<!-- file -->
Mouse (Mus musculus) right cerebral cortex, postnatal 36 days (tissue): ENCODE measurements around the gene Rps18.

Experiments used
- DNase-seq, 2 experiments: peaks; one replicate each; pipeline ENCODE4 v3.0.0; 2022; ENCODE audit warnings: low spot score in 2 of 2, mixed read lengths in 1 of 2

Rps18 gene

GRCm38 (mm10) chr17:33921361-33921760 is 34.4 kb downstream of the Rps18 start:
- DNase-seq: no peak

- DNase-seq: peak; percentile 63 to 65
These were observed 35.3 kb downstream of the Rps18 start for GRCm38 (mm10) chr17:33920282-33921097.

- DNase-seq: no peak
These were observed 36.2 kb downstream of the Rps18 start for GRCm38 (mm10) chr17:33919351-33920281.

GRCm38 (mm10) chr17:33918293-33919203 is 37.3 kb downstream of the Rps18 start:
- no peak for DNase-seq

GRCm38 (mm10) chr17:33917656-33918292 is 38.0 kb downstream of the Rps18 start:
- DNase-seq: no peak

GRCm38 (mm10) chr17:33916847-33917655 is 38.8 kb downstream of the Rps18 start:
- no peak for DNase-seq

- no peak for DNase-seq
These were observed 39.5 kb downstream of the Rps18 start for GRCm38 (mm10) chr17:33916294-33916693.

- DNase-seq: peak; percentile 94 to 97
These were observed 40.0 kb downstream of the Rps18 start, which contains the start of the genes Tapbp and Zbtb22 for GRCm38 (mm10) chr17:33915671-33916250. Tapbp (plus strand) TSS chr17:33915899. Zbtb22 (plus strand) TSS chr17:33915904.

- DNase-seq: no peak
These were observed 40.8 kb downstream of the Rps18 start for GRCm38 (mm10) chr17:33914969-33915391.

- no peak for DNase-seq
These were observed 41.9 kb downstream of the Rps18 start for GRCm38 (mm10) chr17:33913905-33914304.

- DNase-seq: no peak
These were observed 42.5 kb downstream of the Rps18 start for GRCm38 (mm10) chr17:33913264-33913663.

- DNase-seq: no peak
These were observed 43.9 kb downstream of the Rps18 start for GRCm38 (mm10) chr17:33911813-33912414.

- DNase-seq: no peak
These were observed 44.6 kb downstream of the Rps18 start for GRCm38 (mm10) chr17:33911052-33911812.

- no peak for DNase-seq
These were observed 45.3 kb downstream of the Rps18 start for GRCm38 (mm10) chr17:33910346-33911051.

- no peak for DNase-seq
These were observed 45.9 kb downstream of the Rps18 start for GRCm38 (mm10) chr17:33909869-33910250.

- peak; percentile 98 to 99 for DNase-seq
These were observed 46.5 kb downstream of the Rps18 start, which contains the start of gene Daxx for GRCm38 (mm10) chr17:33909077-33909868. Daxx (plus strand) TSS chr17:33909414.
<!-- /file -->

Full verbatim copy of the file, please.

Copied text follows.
Mouse (Mus musculus) right cerebral cortex, postnatal 36 days (tissue): ENCODE measurements around the gene Rps18.

Experiments used
- DNase-seq, 2 experiments: peaks; one replicate each; pipeline ENCODE4 v3.0.0; 2022; ENCODE audit warnings: low spot score in 2 of 2, mixed read lengths in 1 of 2

Rps18 gene

GRCm38 (mm10) chr17:33921361-33921760 is 34.4 kb downstream of the Rps18 start:
- DNase-seq: no peak

- DNase-seq: peak; percentile 63 to 65
These were observed 35.3 kb downstream of the Rps18 start for GRCm38 (mm10) chr17:33920282-33921097.

- DNase-seq: no peak
These were observed 36.2 kb downstream of the Rps18 start for GRCm38 (mm10) chr17:33919351-33920281.

GRCm38 (mm10) chr17:33918293-33919203 is 37.3 kb downstream of the Rps18 start:
- no peak for DNase-seq

GRCm38 (mm10) chr17:33917656-33918292 is 38.0 kb downstream of the Rps18 start:
- DNase-seq: no peak

GRCm38 (mm10) chr17:33916847-33917655 is 38.8 kb downstream of the Rps18 start:
- no peak for DNase-seq

- no peak for DNase-seq
These were observed 39.5 kb downstream of the Rps18 start for GRCm38 (mm10) chr17:33916294-33916693.

- DNase-seq: peak; percentile 94 to 97
These were observed 40.0 kb downstream of the Rps18 start, which contains the start of the genes Tapbp and Zbtb22 for GRCm38 (mm10) chr17:33915671-33916250. Tapbp (plus strand) TSS chr17:33915899. Zbtb22 (plus strand) TSS chr17:33915904.

- DNase-seq: no peak
These were observed 40.8 kb downstream of the Rps18 start for GRCm38 (mm10) chr17:33914969-33915391.

- no peak for DNase-seq
These were observed 41.9 kb downstream of the Rps18 start for GRCm38 (mm10) chr17:33913905-33914304.

- DNase-seq: no peak
These were observed 42.5 kb downstream of the Rps18 start for GRCm38 (mm10) chr17:33913264-33913663.

- DNase-seq: no peak
These were observed 43.9 kb downstream of the Rps18 start for GRCm38 (mm10) chr17:33911813-33912414.

- DNase-seq: no peak
These were observed 44.6 kb downstream of the Rps18 start for GRCm38 (mm10) chr17:33911052-33911812.

- no peak for DNase-seq
These were observed 45.3 kb downstream of the Rps18 start for GRCm38 (mm10) chr17:33910346-33911051.

- no peak for DNase-seq
These were observed 45.9 kb downstream of the Rps18 start for GRCm38 (mm10) chr17:33909869-33910250.

- peak; percentile 98 to 99 for DNase-seq
These were observed 46.5 kb downstream of the Rps18 start, which contains the start of gene Daxx for GRCm38 (mm10) chr17:33909077-33909868. Daxx (plus strand) TSS chr17:33909414.